The 41-metre, full-aluminium Dynamiq GTT 135 Stefania has been launched from the Dynamiq shipyard in Massa, Tuscany. Photo: Dynamiq YachtsSuperYacht Times was invited to tour the yacht shortly before her launch. Sitting in the build shed, the striking exterior design by Dobroserdov Design and dazzling metallic gold paintwork certainly set her apart from most other yachts on the water. Fitting out of the artful interior by Miami-based Giuseppina Arena was in full flow during our visit.
As the latest in the Dynamiq’s series of round-bilge superyachts, in many ways the Dynamiq GTT 135 represents the culmination of the ethos that company founder Sergei Dobroserdov has proposed from the beginning: ocean-going, fast displacement cruisers that are carefully engineered and easy to order or customise.
“Stefania is the evolution of our full-aluminium Gran Turismo Transatlantic concept that began with 39-metre Jetsetter,” says Dobroserdov. “The difference is that the design and engineering has now been developed to the utmost degree.”
Dynamiq has continued its collaboration with Van Oossanen Naval Architects, but this time they were also engaged as project engineers and worked closely with the brand’s other international consultants and suppliers. This has resulted in specific technical solutions to enhance the comfort, liveability and operation of the GTT 135.
Like Jetsetter and the GTT 115, a Fast Displacement Hull Form by van Oossanen provides remarkably low resistance and fuel consumption. The addition of a Hull Vane further improves hull efficiency and motion comfort. A double spray rail and tweaks to the reverse bow shape at entry ensure the foredeck will remain dry. Photo: Dynamiq YachtsVery low noise and vibration levels were a priority for the owner. Dynamiq and Van Oossanen consulted with Intersona, noise and vibration specialists in the Netherlands with over 45 years’ experience in the marine field. Intersona analysed the hull structure and noise-emitting components to achieve the contractual levels.
Intersona recommended Rubber Design, another Dutch company specialised in anti-vibration technology for propeller shaft installations on yachts, and the GTT 135 is fitted with a Torque Compensation System that reduces structure-borne noise by more than 25dB. Consisting of two rubber spring elements supporting the gearbox and two air springs that produce a counterforce to compensate for torque displacements, the TCS control unit works by adjusting the air spring pressures to maintain the engine gearbox in a neutral position and reduce the excitation forces transmitted to the hull structure. Photo: Dynamiq YachtsTo reduce engine exhaust noise, Dynamiq specified 2.8-metre mufflers by UK-based Halyard that provide noise attenuation of more than 40 per cent. Cavitation is another source of noise and vibration and the GTT 135 is equipped with SIP Marine propellers. The Dutch firm uses CFD analysis, proprietary software and VR technology to reduce pressure fluctuations on the hull and shaft for cavitation-free prop designs that still provide optimal thrust and energy consumption.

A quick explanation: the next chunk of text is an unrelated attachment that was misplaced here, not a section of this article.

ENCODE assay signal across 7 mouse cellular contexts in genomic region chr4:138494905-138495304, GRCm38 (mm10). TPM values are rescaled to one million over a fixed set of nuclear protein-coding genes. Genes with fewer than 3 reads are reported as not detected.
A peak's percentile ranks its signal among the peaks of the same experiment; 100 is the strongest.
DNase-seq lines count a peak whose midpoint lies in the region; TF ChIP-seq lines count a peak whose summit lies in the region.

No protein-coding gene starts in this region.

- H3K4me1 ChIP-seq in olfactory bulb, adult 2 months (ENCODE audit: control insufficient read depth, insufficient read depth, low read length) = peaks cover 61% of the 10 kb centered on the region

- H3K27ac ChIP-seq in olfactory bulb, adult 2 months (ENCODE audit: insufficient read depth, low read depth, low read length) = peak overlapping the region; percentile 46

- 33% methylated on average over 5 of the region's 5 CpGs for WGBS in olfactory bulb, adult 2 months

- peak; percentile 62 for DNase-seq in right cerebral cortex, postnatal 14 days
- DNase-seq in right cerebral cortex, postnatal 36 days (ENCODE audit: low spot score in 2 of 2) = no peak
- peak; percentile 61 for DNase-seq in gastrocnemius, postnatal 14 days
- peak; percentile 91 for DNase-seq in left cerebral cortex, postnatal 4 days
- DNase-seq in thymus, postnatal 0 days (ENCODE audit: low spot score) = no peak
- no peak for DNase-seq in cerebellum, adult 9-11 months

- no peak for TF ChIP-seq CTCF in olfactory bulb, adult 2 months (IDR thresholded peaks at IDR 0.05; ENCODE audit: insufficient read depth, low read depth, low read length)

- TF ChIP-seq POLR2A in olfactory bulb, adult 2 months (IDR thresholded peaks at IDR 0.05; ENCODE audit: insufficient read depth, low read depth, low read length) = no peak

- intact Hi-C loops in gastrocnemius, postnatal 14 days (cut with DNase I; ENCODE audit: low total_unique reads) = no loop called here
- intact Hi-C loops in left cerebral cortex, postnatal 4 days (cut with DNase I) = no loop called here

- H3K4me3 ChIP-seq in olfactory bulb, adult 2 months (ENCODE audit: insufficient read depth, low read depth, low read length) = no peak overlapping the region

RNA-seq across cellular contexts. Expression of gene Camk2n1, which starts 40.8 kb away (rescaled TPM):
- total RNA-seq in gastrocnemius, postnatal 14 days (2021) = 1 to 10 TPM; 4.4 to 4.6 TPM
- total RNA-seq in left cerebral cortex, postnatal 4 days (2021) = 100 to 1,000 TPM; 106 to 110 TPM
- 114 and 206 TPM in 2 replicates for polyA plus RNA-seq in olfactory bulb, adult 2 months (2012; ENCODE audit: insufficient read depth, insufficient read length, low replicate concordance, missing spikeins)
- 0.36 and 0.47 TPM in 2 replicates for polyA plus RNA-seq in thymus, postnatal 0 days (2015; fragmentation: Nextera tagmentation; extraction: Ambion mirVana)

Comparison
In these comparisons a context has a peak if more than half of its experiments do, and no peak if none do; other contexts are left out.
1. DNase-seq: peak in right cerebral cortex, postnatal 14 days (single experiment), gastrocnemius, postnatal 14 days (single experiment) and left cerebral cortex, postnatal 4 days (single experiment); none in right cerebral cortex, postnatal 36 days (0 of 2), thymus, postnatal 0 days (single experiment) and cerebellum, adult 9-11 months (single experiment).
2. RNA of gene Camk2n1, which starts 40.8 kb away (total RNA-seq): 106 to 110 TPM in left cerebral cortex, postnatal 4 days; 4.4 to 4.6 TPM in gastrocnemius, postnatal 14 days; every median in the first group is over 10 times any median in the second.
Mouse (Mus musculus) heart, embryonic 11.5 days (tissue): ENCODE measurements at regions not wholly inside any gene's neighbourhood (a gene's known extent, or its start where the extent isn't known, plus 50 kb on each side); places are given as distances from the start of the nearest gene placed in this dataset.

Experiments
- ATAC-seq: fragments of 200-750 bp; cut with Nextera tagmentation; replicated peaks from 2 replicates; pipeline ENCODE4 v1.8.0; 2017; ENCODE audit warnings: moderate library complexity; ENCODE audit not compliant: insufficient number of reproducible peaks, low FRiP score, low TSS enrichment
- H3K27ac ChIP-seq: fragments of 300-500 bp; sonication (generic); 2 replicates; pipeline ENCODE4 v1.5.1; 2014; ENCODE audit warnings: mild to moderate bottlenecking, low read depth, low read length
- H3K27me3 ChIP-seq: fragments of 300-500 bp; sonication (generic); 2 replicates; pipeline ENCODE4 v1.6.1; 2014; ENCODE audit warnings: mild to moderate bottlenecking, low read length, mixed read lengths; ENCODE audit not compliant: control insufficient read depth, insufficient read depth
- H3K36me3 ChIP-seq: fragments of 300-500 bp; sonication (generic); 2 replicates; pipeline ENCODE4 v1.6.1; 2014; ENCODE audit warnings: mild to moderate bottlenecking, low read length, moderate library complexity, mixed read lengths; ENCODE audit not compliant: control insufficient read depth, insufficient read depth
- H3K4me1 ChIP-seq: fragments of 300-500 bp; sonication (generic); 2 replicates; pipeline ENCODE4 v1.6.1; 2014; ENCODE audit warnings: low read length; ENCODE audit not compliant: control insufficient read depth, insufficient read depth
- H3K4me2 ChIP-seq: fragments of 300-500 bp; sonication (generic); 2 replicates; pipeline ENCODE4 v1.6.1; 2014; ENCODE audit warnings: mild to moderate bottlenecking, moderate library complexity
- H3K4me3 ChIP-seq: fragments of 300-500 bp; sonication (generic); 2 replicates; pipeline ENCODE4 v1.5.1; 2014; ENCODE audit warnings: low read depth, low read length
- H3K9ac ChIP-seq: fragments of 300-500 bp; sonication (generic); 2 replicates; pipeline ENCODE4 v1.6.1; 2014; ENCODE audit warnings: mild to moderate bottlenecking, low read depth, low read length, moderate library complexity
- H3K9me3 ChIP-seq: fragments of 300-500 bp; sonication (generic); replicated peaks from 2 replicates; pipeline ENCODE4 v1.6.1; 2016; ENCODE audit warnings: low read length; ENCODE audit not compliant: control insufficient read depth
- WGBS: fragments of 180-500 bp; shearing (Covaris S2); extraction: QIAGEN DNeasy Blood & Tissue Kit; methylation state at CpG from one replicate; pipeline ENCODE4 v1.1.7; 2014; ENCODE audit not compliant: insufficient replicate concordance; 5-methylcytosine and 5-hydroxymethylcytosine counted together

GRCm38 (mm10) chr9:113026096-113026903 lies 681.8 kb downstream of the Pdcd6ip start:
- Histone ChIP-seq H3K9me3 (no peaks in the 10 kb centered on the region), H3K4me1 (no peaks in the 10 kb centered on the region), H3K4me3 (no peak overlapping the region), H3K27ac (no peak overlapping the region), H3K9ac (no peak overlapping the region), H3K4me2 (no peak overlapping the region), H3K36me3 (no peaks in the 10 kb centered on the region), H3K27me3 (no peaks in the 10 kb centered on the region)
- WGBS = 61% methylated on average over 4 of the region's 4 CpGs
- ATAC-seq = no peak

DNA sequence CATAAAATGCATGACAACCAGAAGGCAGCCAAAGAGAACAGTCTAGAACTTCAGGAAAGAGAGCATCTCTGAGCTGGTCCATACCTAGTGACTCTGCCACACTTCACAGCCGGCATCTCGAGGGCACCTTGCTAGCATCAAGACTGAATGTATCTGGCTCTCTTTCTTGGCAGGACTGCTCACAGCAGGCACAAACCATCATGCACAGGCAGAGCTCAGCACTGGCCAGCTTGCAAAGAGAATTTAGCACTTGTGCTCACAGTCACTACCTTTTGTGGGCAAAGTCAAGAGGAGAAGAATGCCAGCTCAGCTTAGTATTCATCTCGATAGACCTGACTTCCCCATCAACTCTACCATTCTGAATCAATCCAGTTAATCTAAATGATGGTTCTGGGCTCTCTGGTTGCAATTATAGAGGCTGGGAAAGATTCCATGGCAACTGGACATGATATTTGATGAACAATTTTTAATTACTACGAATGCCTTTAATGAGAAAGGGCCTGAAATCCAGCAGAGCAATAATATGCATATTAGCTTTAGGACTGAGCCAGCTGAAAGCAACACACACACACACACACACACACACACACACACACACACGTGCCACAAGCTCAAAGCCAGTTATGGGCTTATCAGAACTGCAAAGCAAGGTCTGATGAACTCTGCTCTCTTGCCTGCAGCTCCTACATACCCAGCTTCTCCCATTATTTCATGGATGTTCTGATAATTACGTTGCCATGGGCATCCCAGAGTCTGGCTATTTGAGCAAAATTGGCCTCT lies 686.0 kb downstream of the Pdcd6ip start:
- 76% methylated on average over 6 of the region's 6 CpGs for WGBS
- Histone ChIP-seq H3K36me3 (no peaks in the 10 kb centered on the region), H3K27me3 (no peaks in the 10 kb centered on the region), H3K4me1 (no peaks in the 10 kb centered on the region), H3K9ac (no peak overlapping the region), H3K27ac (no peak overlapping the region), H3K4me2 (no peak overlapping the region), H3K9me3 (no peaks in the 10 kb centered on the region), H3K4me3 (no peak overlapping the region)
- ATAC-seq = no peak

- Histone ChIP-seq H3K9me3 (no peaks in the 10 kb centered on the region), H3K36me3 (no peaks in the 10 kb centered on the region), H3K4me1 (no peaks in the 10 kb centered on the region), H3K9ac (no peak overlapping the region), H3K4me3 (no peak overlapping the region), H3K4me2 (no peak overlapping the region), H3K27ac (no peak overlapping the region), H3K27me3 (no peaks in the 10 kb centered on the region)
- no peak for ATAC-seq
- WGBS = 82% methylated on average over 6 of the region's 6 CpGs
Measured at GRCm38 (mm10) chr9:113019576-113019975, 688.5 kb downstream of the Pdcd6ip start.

The design team chose to install curved Vector fins from Side-Power by Sleipner Motor. These generate more vertical net force than flat fins that operate parallel to the angle of the hull’s deadrise, creating an anti-roll force that is more efficient that that of straight fins. Photo: Dynamiq YachtsEven the HVAC system by Termodinamica is more efficient. Using a gas refrigerant instead of chilled water, the air handlers work at a very low temperature to offer better dehumidification, less condensation and power consumption is reduced by at least 50%.
“Yacht builders are like chefs – we use the same machinery or ingredients but in different combinations and proportions,” says Dobroserdov. “Yes, we have some exotic components aboard Stefania like the Torque Compensation System, but more comfort and efficiency gains can be made by refining hull lines, props, rudders, and so on, than by installing the latest space-age technology.” Photo: Dynamiq YachtsThe project also drew on the operational know-how of Captain John Scullard as shipyard captain. Formerly captain of the GTT 115, his input included rerouteing the mast ventilation for the grey and black water tanks to avoid back pressure, improving the position of the mooring gear in the stern for faster and safer operation, and making sure the engine room layout provides easy access for maintenance.
Stefania is equipped with aerosol firefighting equipment that uses non-conductive dry powders in areas where applying normal extinguishing agents, such as water or foam, might cause more damage than the fire itself, especially around electrical systems.
Unusual for a yacht of this size, the GTT 135 has a forward garage so the tender and toys are stored as far away as possible from the guest areas. Unlike a transom garage, it also means the 5.3-metre tender can be deployed at any time, even when docked stent to in port. Photo: Dynamiq Yacht DesignTwin MAN V12 1650 engines provide a maximum speed of 20 knots with an ocean-going range of 3,500 miles at a cruising speed of 12 knots. Her shallow draft of 1.8 metres is ideal for cruising the cays and shoal waters of the Bahamas.
The yacht is built to RINA Commercial Class, Comfort and Green Star Plus certification. Once the fitting out and sea trails are complete, following delivery the yacht will be based in Monaco and available for charter through Arcon Yachts. Photo: Dynamiq Yacht Design“It’s always exciting to see a yacht on the water that was first sketched some years ago,” concludes Dobroserdov. “We’re very happy with how the GTT 135 looks: she’s modern, fresh and elegant with lots of design details and interesting elements. We‘re now looking forward to the sea trials to check how her many technical innovations take performance and comfort to the next level.”